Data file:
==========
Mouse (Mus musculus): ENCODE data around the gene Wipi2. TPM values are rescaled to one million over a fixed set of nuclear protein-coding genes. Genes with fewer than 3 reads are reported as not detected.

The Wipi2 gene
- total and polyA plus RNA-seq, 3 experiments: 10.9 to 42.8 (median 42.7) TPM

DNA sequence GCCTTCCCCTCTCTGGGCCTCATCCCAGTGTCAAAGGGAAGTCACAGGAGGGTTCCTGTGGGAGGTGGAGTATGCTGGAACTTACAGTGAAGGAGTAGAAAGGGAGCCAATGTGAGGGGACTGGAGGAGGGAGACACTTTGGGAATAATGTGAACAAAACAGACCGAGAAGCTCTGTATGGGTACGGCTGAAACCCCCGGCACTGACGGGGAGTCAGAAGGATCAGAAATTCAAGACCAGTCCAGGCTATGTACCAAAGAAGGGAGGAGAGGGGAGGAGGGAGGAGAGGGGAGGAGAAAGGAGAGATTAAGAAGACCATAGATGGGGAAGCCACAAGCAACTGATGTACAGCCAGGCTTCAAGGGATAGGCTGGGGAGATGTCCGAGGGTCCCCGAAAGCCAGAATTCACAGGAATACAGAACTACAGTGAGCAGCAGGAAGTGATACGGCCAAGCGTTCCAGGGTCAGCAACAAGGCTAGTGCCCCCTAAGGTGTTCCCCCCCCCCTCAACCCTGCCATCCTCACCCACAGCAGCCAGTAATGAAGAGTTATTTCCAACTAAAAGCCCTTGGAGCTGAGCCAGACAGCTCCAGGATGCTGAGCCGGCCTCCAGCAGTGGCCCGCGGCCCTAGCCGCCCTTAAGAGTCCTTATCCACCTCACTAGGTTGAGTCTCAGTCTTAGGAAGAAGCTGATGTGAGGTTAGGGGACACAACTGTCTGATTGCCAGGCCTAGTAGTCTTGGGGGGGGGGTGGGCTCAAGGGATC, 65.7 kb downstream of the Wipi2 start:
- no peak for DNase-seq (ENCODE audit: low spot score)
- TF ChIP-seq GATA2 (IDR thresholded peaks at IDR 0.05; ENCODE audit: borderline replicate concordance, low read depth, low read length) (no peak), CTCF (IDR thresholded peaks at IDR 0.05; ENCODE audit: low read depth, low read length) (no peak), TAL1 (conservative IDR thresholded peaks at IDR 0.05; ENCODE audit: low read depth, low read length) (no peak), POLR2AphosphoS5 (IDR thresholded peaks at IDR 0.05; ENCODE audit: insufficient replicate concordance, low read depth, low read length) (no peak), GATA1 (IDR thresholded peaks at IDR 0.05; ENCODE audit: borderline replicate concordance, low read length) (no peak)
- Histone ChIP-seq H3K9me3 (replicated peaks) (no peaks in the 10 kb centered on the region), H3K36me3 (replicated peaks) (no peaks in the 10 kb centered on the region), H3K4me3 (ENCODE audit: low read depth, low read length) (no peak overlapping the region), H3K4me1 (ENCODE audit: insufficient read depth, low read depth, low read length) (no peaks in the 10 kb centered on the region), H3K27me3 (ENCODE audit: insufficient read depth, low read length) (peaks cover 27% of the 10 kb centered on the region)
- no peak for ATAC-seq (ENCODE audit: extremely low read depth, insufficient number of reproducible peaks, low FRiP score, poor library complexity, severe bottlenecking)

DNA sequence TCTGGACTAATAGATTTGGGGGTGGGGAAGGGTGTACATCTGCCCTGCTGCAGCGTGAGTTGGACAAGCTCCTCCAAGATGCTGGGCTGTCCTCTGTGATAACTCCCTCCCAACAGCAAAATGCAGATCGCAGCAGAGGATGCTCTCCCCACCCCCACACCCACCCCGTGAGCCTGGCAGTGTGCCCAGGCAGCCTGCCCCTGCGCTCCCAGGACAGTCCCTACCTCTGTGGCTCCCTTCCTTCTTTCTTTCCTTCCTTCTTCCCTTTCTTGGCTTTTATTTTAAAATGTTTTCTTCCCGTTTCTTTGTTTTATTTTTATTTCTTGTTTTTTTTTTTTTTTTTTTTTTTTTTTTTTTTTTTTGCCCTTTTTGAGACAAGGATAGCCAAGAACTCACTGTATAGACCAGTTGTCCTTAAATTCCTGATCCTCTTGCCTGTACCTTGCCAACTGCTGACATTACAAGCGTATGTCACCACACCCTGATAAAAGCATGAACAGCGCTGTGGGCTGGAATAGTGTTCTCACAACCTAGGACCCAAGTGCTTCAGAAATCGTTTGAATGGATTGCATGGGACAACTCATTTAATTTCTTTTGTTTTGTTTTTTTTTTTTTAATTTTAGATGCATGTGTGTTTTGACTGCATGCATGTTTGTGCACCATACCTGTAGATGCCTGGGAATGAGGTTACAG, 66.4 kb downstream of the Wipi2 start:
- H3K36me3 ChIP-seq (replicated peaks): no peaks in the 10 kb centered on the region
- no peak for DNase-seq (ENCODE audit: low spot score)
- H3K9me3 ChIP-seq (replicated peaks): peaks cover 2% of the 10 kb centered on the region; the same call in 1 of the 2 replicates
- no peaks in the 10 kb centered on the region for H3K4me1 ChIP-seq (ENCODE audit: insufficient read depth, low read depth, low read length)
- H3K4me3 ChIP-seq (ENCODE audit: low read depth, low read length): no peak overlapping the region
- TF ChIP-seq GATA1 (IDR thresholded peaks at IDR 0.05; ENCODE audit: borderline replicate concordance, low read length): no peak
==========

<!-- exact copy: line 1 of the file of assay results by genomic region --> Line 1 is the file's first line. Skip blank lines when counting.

Mouse (Mus musculus): ENCODE data around the gene Wipi2. TPM values are rescaled to one million over a fixed set of nuclear protein-coding genes. Genes with fewer than 3 reads are reported as not detected.